The Arizona Supreme Court yesterday issued an opinion explaining its March 2017 rejection of a state constitutional challenge to Proposition 206, a ballot initiative approved by voters last November. Codified as “The Fair Wages and Healthy Families Act,” Proposition 206 increases the minimum wage incrementally and, effective July 1, 2017, requires most Arizona employers to provide paid sick days.
A cadre of business interests sued, claiming that the Proposition violated state constitution’s Revenue Source Rule, Separate Amendment Rule, and Single Subject Rule
In rejecting these arguments, the Court said that the Separate Amendment Rule only applies to proposed constitutional amendments, not to proposed statutory changes such as Proposition 206, and that the Single Subject Rule only applies to acts of the legislature, not voter initiatives.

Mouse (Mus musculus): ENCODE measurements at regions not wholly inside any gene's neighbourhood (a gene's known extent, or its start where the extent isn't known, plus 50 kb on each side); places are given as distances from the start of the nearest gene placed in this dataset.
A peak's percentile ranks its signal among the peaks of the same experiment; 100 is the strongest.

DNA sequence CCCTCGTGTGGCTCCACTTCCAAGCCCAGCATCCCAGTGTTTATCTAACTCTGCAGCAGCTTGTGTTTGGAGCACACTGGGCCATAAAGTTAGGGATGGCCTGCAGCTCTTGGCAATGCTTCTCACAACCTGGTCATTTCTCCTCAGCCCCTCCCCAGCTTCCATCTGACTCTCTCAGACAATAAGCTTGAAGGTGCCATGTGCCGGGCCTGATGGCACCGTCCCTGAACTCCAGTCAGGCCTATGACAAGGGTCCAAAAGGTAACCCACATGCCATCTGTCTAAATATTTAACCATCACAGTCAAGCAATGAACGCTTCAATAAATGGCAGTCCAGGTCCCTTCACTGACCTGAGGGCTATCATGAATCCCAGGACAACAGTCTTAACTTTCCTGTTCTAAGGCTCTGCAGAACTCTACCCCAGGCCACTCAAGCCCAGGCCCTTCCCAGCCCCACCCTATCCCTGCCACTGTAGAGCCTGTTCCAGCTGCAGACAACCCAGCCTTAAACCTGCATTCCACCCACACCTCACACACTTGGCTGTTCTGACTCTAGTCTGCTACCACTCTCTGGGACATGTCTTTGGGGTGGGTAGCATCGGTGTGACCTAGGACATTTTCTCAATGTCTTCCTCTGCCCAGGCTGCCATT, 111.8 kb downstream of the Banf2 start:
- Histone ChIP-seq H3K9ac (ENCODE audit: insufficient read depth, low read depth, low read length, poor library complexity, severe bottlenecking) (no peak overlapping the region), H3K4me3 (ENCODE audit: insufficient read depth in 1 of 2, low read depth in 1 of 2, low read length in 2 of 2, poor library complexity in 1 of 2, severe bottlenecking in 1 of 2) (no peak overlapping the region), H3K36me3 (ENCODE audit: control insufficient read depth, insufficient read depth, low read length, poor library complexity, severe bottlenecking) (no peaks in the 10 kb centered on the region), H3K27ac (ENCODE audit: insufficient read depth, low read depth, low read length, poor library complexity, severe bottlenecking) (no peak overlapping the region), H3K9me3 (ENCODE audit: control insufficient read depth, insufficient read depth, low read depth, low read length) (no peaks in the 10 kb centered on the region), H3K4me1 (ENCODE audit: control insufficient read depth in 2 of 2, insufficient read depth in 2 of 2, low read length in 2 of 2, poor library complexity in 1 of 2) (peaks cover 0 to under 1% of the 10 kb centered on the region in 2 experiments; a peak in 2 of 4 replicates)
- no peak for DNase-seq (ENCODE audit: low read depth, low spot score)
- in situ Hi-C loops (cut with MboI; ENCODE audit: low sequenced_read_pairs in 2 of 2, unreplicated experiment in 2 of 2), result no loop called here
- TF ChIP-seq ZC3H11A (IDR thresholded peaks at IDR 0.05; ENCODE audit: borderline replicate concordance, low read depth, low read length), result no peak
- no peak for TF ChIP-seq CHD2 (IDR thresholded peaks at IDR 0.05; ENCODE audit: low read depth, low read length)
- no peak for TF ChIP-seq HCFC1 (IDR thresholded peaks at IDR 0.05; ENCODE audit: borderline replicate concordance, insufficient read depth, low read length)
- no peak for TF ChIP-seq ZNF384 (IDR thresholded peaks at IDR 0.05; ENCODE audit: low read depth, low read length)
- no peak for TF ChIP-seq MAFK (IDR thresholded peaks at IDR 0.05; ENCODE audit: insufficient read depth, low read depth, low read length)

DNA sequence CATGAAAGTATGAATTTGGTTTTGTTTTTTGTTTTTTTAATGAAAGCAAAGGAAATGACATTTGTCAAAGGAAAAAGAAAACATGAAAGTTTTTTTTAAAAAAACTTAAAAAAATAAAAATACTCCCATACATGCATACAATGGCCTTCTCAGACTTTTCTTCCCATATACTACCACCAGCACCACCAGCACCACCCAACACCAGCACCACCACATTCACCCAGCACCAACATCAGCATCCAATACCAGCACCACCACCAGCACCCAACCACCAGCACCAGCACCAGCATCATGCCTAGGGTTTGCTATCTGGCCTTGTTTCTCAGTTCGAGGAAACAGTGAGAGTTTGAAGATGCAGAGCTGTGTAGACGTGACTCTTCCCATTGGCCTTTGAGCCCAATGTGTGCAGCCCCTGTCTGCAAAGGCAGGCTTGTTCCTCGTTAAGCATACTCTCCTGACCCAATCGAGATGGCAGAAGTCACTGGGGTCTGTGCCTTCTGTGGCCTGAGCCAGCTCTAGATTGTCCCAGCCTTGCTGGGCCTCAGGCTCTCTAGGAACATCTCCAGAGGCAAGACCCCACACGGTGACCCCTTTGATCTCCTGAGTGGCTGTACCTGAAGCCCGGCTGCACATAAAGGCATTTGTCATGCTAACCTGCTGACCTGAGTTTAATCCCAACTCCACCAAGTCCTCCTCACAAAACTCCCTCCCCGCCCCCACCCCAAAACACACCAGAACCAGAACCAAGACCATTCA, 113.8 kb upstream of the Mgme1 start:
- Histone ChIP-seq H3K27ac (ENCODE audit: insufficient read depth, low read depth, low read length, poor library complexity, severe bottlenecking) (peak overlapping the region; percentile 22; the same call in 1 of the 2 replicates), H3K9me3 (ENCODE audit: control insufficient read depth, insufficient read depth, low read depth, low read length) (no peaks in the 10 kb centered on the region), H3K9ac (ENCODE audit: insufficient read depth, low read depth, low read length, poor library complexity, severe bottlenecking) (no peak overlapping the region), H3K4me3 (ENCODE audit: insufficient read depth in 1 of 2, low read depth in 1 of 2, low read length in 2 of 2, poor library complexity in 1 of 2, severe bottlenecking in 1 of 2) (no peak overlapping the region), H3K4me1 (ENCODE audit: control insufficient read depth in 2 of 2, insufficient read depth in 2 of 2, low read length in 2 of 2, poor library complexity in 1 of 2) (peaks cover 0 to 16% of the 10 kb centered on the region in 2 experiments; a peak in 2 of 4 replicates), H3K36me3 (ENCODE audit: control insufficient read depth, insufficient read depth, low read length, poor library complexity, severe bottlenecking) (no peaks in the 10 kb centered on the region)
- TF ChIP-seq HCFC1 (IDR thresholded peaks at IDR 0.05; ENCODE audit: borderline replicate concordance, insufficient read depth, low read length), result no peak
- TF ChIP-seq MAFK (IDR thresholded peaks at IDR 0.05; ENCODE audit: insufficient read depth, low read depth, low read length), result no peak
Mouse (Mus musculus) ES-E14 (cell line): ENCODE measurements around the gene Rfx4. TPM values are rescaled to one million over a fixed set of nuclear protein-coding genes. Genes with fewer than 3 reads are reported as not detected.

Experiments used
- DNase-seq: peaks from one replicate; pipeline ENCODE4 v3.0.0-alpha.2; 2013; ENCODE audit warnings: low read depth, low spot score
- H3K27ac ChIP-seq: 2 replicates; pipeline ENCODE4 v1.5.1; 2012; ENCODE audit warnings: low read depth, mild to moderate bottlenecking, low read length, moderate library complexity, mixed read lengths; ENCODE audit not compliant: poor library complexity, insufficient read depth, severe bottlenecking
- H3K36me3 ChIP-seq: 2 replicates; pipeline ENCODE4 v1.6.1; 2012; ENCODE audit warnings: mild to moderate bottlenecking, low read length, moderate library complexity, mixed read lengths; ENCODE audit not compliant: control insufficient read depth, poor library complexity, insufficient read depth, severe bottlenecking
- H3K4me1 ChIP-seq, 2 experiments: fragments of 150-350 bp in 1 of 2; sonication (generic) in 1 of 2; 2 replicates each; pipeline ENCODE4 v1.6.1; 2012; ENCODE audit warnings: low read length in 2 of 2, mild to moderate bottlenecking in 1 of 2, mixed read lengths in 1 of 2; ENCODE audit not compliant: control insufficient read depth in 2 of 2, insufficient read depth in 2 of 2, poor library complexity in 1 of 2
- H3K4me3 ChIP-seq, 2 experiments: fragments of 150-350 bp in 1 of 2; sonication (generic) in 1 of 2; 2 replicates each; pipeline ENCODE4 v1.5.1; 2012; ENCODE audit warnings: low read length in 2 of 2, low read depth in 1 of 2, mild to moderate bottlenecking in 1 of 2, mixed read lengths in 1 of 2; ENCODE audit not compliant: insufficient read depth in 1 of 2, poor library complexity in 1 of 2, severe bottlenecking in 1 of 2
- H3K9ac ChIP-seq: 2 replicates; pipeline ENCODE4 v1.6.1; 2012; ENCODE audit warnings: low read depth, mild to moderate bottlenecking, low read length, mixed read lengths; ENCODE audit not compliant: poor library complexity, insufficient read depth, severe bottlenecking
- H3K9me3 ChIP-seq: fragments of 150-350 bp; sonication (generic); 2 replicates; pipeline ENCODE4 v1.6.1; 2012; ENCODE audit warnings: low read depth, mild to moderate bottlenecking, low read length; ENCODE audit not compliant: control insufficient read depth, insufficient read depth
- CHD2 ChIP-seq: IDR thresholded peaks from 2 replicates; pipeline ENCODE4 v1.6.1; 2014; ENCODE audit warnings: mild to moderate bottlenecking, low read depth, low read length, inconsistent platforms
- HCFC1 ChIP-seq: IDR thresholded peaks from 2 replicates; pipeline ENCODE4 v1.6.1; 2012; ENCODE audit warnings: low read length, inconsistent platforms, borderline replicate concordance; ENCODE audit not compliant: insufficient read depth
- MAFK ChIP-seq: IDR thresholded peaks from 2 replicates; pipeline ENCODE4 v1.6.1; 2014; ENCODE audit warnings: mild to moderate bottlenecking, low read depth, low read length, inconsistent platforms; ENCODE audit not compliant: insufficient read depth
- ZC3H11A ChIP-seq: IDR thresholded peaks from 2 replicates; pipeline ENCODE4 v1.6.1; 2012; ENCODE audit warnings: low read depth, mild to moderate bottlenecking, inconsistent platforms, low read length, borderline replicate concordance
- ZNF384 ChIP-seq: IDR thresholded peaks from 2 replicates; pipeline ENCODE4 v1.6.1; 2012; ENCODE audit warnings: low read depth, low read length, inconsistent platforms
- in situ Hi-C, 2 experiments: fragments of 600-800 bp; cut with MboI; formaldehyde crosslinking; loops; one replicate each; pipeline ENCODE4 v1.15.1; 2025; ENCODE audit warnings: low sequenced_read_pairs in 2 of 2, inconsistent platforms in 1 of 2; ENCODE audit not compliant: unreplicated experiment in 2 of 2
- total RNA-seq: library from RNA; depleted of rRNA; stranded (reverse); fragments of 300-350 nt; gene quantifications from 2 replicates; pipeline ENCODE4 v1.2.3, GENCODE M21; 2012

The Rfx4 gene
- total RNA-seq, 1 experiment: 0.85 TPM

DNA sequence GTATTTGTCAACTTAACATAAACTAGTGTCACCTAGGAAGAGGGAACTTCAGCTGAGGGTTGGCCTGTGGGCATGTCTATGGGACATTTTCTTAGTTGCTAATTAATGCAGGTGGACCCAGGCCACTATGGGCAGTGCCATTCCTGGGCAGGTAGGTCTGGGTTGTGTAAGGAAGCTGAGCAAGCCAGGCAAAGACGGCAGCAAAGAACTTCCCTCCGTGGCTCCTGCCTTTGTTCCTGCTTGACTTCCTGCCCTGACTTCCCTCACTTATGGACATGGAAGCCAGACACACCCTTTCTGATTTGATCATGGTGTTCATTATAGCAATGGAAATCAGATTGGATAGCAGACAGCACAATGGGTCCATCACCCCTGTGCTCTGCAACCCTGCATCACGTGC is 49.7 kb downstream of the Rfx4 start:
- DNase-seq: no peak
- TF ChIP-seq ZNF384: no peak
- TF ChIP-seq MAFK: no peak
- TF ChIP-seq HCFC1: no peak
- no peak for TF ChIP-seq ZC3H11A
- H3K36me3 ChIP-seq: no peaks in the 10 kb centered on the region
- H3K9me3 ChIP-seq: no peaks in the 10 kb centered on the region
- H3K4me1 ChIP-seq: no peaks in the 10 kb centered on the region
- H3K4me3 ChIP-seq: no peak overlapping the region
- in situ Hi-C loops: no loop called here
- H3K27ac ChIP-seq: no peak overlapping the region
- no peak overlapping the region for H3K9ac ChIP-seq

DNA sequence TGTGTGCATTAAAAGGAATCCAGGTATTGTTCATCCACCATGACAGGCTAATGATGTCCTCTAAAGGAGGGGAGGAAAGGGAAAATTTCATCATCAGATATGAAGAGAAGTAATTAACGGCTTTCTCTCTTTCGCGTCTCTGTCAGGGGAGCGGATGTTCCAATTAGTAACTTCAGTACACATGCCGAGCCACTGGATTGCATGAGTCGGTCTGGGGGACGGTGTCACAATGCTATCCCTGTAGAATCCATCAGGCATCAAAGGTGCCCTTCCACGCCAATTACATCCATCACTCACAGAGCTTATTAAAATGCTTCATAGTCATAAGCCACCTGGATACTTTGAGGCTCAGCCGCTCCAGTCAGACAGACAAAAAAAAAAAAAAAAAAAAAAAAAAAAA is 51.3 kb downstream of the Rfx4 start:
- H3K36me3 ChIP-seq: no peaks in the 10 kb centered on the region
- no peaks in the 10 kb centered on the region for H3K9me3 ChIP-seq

The Court also said the Proposition did not violate the Revenue Source Rule because a “mandatory expenditure of state revenues” only occurs when it directly causes an expenditure of state revenue. The Court held that the Proposition directly causes an expenditure of state revenue only to implement and enforce the law and that, for those activities, the law states that they shall be funded by civil penalties paid by employers.
Based on this opinion, I am deleting the Arizona case from the PSL Litigation Docket.